Tuesday, November 28, 2017

News: Warning over waste criminals


The Environment Agency is issuing warnings to farmers and commercial property owners in South Yorkshire about waste criminals abandoning properties filled with baled waste, leaving the owners with the clean up bill.

In a bid to stop waste criminals in their tracks, the Environment Agency is reaching out to property and land owners, commercial property agents, trade associations and local authorities. Their aim is to warn of the dangers posed by waste criminals and advise them, their clients and their members how they can better protect themselves.

Jamie Fletcher, from the Environment Agency, said: "Waste criminals operate throughout the country, offering to remove waste cheaply and then dumping it in fields or empty warehouses. They tend to move to new areas as enforcement agencies become wise to their activities. We know it's only a matter of time before they target us again so we're sending out a strong message: Waste criminals are not welcome here and we're doing everything in our power to deter and catch them.

"We can't do it alone. We work closely with partners to share intelligence on illegal waste activity. And we're encouraging everyone to do their bit: for property and land owners to be vigilant and better protect themselves and for all businesses, organisations and individuals to manage their waste responsibly, preventing it from getting into criminal hands in the first place."

Land and property owners are advised to:

- Check any empty land and property regularly and make sure it is secure.
- Carry out rigorous checks on prospective and new tenants. Land and property owners have a responsibility to ensure anyone leasing their land/property complies with regulations. They may be committing an offence by allowing waste to be stored on land or property without the relevant permissions and could leave them liable to prosecution
- Be vigilant and report any unusual behaviour.


In addition to removing the waste, costs could be even higher if land is contaminated or insurance premiums rise as a result. Dumped waste is also a major fire risk.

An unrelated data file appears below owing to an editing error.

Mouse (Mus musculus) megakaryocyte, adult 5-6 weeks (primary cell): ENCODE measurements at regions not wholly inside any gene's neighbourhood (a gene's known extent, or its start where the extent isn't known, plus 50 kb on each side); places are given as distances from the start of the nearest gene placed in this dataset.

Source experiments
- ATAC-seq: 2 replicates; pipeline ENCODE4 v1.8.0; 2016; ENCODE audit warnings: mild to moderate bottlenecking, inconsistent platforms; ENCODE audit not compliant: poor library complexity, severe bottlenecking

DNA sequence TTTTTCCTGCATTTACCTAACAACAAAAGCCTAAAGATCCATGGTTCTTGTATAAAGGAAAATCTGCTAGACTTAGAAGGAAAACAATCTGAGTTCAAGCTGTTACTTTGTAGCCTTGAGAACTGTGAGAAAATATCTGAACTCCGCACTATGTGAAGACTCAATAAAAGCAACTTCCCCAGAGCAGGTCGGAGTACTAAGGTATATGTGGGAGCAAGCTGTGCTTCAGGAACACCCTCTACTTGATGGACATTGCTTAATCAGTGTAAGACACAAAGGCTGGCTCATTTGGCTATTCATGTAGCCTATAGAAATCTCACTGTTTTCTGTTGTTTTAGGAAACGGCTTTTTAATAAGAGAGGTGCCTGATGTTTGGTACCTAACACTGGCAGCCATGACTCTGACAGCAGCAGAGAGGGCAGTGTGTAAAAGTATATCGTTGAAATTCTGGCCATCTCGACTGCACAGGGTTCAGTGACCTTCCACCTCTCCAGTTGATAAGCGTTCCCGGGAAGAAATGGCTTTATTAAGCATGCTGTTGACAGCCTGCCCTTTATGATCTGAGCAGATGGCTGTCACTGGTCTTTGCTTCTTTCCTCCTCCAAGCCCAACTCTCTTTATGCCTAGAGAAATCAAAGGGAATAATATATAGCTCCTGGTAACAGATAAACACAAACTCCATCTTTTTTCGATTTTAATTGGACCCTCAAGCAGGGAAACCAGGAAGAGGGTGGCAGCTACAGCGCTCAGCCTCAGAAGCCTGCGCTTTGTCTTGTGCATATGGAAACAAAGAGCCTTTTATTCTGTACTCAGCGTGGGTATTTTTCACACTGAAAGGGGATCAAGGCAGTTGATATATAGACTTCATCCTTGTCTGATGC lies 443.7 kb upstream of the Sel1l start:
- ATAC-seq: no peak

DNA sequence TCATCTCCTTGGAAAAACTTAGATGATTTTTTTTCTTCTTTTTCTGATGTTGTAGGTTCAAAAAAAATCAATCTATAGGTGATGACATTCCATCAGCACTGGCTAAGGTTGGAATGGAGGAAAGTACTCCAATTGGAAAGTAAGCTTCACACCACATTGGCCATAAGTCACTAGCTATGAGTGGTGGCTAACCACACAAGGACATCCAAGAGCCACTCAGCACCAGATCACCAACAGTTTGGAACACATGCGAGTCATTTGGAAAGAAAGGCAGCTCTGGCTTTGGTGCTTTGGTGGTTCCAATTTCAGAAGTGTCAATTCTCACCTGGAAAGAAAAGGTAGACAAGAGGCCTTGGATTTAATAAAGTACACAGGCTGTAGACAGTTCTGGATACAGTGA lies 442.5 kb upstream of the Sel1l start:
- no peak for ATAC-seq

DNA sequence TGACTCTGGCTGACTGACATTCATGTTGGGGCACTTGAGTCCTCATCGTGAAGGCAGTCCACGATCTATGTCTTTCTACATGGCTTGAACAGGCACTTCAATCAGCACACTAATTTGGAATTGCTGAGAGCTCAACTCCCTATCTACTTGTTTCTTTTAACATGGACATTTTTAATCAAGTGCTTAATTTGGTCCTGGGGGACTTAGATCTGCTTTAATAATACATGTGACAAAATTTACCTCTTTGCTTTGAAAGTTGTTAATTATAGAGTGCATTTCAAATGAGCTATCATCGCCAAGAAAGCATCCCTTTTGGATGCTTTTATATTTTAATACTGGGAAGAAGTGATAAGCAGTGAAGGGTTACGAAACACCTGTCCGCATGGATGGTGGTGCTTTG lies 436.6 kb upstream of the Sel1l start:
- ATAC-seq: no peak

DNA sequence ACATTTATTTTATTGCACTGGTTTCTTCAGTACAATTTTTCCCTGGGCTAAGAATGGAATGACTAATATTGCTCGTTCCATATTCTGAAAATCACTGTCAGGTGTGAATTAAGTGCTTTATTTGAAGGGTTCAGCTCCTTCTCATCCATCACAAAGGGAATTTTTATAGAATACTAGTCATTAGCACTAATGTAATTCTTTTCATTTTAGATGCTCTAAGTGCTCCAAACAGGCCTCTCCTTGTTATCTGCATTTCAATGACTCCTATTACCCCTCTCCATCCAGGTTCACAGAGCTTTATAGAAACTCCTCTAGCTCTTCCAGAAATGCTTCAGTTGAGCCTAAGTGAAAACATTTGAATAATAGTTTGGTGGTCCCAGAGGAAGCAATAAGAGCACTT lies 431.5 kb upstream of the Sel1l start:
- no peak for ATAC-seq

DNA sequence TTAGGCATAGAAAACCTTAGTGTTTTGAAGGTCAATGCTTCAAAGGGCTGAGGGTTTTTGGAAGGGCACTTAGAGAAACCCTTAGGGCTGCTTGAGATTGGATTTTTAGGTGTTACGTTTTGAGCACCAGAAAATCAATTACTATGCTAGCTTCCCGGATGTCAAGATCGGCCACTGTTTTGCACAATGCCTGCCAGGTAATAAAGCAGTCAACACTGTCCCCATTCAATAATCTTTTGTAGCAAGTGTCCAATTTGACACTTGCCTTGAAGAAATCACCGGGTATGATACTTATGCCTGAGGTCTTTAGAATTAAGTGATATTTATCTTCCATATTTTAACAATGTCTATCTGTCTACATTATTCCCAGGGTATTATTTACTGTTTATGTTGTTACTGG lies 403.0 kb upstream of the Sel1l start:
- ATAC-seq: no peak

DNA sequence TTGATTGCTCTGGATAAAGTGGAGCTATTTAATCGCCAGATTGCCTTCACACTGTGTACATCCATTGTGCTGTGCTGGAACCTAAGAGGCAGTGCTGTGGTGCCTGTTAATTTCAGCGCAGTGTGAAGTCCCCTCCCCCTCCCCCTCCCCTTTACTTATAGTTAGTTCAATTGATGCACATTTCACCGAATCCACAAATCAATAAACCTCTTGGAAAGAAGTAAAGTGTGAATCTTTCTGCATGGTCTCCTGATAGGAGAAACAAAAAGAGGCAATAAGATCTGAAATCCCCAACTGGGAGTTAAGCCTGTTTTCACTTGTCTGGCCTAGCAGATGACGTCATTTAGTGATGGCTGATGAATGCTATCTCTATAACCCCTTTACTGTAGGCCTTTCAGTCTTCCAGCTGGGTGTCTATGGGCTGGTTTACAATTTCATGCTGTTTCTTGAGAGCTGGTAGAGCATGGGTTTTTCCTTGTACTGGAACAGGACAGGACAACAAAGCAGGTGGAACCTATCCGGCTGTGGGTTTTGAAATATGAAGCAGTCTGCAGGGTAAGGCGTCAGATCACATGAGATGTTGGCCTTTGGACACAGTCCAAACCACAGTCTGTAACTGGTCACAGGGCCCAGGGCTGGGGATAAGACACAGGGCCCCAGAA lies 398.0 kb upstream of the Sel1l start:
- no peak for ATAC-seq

Last month, bosses at a local recycling firm received sentences after serious environmental permit breaches result in numerous fires. Corporate officers working for Nottinghamshire Recycling Limited (NRL) and two who worked for Park Farming Limited (PFL) breached environmental permits at three sites in Worksop, Nottinghamshire, and Kiveton and South Anston in Rotherham.

The sites were operated illegally despite the fact that NRL had previously been convicted in 2011 for offences it had committed at Shireoaks Road.

Kevin Malcom Burgess of Manton Forest Farm, Worksop, Warren Richard Steele of Drury Lane, Doncaster, David Vincent Berry of Orchard Court, South Normanton, Edward Charles Freeman of Stephen Hill, Sheffield, Martin Crowther of Chapel Rise, Anston, Sheffield and Peter Charles Sanderson of Peak Close, Bramley, Rotherham, were sentenced at Sheffield Crown Court.

Defendants linked to NRL continued to act illegally after the company had previously been convicted in 2011. Documents discovered during the course of the Environment Agency's investigation clearly demonstrated that company officers were fully aware that the sites were being operated illegally.

The agency said that the companies repeatedly operated outside the terms of their environmental permits for financial gain and that waste was stored in huge quantities outside of the businesses' permitted areas. Waste was blended at both the Worksop and Kiveton site in an attempt to avoid higher rates of landfill tax.

Large stockpiles of various waste deposited illegally by the companies at the sites still remain and continue to have an environmental impact. Both NRL and PFL entered administration during the period of the investigation. They have since gone into liquidation.

Environment Agency website

Images: Environment Agency


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